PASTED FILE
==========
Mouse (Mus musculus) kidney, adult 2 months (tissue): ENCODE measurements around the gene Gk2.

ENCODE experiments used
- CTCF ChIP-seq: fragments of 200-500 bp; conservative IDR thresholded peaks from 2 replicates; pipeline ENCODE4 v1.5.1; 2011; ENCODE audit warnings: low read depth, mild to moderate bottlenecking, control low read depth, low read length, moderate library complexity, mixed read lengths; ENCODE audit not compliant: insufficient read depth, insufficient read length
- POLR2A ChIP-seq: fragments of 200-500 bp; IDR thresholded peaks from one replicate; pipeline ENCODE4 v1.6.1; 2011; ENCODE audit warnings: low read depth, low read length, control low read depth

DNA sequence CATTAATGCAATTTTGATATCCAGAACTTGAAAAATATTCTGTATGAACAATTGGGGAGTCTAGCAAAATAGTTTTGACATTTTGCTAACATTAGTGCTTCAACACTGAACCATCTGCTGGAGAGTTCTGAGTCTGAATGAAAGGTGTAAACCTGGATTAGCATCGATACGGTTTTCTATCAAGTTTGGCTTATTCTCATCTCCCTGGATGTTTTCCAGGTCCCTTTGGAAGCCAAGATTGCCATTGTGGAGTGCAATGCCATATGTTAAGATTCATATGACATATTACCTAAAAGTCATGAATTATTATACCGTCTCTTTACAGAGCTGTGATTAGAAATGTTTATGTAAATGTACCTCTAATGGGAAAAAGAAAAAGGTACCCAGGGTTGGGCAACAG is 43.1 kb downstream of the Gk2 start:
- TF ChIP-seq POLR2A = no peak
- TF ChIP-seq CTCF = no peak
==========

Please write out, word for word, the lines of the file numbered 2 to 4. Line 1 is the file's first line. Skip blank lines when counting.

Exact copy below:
ENCODE experiments used
- CTCF ChIP-seq: fragments of 200-500 bp; conservative IDR thresholded peaks from 2 replicates; pipeline ENCODE4 v1.5.1; 2011; ENCODE audit warnings: low read depth, mild to moderate bottlenecking, control low read depth, low read length, moderate library complexity, mixed read lengths; ENCODE audit not compliant: insufficient read depth, insufficient read length
- POLR2A ChIP-seq: fragments of 200-500 bp; IDR thresholded peaks from one replicate; pipeline ENCODE4 v1.6.1; 2011; ENCODE audit warnings: low read depth, low read length, control low read depth